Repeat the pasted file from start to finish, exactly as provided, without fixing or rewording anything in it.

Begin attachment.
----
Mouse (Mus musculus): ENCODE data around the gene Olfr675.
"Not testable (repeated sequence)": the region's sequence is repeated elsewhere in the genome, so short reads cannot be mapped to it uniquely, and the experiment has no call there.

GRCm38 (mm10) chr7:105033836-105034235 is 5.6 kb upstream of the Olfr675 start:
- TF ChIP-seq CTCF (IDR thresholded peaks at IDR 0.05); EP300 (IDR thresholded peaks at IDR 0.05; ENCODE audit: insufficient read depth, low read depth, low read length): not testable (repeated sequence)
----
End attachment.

Mouse (Mus musculus): ENCODE data around the gene Olfr675.
"Not testable (repeated sequence)": the region's sequence is repeated elsewhere in the genome, so short reads cannot be mapped to it uniquely, and the experiment has no call there.

GRCm38 (mm10) chr7:105033836-105034235 is 5.6 kb upstream of the Olfr675 start:
- TF ChIP-seq CTCF (IDR thresholded peaks at IDR 0.05); EP300 (IDR thresholded peaks at IDR 0.05; ENCODE audit: insufficient read depth, low read depth, low read length): not testable (repeated sequence)